By David Sprayberry, MD
Wow. I am flabbergasted and disappointed by what has happened in Florida and what is being advocated now in other parts of the country.
For those who may have missed it, Florida has passed a law that says that a pediatrician is not allowed to ask a parent if there are guns in the home. This bill was a joint effort by the National Rifle Association and the Florida Medical Association. Proponents of the bill apparently fear that the questions that physicians ask in the setting of a confidential medical visit will be used against them by the U.S. government at some point in the future.
Let me preface the rest of this discussion by saying that I support the second amendment and the right of Americans to bear arms. My objection to the Florida law is its interference in the patient-doctor relationship.
Former Georgia congressman Bob Barr has written a blog post criticizing pediatricians for asking the question and proposes that pediatricians should concern themselves only with recognizing and treating illness, rather than preventing illness.
As a practicing pediatrician who politically falls on the spectrum between libertarian and conservative, I believe that the government should interfere with citizens’ personal lives as little as possible. I believe that law and order, the common defense, and the provision of public necessities, such as the highway system, should be the primary focus of our government.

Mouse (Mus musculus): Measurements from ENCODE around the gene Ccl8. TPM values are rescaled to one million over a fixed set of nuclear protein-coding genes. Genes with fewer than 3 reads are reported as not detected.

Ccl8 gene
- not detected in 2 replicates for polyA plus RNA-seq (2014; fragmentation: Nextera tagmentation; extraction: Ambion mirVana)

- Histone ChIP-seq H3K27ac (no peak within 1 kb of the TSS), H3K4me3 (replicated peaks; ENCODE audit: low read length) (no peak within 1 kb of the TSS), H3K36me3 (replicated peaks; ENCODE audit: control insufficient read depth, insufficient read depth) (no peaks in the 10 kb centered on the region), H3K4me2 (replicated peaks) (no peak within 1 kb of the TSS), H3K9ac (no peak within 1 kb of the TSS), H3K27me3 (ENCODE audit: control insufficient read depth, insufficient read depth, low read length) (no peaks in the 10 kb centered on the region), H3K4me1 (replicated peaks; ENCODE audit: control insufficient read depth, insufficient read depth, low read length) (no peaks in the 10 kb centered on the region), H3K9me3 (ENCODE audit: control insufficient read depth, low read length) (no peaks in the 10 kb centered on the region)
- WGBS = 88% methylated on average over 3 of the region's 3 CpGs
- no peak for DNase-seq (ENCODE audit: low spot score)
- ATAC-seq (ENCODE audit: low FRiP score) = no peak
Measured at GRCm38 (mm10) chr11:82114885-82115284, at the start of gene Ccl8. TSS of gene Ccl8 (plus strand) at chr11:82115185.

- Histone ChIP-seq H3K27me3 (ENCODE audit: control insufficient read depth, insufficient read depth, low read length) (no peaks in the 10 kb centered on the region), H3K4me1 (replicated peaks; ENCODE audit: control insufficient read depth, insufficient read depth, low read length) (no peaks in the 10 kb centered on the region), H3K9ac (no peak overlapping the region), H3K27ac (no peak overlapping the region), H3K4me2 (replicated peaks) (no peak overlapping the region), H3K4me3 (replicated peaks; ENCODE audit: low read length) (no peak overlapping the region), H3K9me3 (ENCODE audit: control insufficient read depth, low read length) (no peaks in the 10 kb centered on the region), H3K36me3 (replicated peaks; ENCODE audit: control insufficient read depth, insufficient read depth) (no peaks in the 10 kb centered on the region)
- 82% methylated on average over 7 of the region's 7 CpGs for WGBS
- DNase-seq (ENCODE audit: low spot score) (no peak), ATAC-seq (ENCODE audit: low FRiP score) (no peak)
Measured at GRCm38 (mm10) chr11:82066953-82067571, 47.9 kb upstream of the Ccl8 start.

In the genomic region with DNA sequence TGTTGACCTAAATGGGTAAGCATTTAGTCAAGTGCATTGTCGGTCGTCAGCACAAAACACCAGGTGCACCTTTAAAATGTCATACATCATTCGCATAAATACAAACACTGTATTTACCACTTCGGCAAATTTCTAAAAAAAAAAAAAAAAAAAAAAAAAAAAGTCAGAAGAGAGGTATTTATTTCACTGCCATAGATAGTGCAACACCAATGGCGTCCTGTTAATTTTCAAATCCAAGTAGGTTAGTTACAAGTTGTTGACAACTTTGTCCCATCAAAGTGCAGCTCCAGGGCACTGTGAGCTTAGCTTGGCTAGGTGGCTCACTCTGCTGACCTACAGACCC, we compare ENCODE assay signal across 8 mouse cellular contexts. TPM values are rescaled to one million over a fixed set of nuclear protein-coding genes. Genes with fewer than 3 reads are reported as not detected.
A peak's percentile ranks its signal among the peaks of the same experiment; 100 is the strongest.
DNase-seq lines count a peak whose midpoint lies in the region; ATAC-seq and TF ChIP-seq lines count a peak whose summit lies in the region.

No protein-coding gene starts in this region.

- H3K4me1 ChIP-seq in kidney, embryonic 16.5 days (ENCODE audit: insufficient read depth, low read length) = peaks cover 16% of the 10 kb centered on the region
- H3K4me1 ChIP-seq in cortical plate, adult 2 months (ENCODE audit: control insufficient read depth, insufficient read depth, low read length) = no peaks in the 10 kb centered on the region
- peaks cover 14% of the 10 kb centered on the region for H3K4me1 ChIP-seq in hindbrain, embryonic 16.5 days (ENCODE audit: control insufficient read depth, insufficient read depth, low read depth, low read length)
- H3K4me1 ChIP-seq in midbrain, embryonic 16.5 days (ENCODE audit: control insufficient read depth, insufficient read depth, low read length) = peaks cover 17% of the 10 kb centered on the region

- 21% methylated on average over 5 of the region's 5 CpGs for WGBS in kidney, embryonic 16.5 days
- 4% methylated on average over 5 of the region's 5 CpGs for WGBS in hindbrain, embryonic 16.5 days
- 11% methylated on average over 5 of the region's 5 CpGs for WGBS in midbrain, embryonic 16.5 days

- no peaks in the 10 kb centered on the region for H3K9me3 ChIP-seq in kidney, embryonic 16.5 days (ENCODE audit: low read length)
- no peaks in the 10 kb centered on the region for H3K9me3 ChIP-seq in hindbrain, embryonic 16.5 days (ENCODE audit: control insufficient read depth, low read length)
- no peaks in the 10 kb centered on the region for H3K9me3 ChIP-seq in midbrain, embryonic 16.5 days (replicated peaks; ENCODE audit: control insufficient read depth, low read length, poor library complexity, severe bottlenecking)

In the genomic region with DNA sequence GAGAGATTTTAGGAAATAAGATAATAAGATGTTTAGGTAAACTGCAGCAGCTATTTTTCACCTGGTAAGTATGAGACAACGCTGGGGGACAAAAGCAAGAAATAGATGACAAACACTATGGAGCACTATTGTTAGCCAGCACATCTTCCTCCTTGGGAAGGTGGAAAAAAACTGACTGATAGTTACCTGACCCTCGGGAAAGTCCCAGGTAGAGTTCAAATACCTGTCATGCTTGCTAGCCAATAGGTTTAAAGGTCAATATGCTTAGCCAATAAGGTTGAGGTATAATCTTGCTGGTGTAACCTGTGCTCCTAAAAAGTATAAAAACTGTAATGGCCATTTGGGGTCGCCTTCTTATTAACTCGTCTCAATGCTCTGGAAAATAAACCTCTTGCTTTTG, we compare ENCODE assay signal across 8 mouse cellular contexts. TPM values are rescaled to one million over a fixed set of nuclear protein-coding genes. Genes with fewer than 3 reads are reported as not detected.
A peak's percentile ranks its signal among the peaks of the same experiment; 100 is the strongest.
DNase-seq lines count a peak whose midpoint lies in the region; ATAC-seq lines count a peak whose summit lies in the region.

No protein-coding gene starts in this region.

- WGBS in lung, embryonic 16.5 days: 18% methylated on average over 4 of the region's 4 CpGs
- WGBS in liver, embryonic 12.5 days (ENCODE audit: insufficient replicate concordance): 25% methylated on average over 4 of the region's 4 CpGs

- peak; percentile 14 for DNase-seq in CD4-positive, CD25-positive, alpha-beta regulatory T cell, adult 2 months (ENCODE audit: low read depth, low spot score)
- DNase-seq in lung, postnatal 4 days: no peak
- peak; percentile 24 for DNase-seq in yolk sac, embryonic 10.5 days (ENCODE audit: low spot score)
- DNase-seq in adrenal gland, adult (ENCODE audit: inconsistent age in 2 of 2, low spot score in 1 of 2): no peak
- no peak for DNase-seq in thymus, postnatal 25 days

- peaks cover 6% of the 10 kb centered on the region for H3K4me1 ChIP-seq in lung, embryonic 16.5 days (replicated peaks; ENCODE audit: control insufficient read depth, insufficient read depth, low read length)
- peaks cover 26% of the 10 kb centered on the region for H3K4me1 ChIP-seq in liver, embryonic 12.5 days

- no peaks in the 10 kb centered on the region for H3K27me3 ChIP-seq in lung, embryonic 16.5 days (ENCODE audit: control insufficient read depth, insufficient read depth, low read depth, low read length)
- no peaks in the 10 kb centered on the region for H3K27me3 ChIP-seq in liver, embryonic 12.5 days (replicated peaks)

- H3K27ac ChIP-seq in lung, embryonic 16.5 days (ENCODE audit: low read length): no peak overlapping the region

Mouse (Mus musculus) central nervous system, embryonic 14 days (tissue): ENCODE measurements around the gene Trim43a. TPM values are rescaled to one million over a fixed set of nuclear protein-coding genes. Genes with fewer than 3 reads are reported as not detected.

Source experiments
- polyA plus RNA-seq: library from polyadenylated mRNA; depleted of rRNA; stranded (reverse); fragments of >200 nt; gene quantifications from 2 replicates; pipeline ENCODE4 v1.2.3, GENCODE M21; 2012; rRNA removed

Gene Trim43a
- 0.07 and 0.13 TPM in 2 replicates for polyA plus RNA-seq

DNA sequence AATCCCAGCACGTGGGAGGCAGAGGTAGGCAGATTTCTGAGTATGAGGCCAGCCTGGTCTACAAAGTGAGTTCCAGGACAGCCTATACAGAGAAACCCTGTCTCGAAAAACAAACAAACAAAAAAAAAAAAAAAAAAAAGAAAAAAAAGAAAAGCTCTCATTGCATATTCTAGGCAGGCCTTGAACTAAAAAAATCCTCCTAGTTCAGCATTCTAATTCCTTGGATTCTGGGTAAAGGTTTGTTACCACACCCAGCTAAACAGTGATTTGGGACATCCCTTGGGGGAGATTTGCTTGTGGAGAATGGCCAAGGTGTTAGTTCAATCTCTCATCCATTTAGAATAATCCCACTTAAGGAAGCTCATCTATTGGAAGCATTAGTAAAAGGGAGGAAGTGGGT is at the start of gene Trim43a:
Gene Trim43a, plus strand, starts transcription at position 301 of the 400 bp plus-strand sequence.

I believe the Constitution, with its amendments, is one of the greatest achievements in human history.
I believe the Constitution should be respected by our congress and by our courts and that alterations to our constitution should only be made by the prescribed constitutional process and not through activist judges.
Bob Barr claims to be a libertarian, yet his support for this misguided Florida law reveals him to be a libertarian in name only. A true libertarian would not advocate for the protection of one constitutional right (the Second Amendment) by unconstitutionally limiting another (the First Amendment).
A true libertarian would not support governmental interference in the doctor-patient relationship, but would recognize the importance of confidentiality in that relationship. A true libertarian would say that what a physician discusses with his or her patients is none of the government’s business.
Bob Barr makes a number of ridiculous statements in his blog on this issue, such as the assertion that you will see your pediatrician for an illness and be asked if you have a gun.
He also suggests that pediatricians ask children to snitch on their parents with regard to the presence of guns in the home.
If he had been to a pediatrician’s office in the last 20 years, he would be aware that pediatricians are so busy making sure they cover all the things they are supposed to cover that they really aren’t going to waste their time interrogating parents and their children about guns.
Pediatricians may counsel about gun safety verbally or, more likely, in written format, because prevention of injury is part of what we do. We will also warn about the dangers of certain sleep positions, we will advise the use of helmets when biking or skating, and we will counsel about water safety.
Apparently though, Barr also objects to any discussion of safety since he doesn’t want pediatricians talking about pools either. For his blog on the topic, go here.
Barr further asserts that all pediatricians believe that no one should own a gun. He states “Apparently, the Hippocratic Oath taken by these pediatricians includes a footnote to ignore the Second Amendment guaranteeing Americans the right to own a firearm.”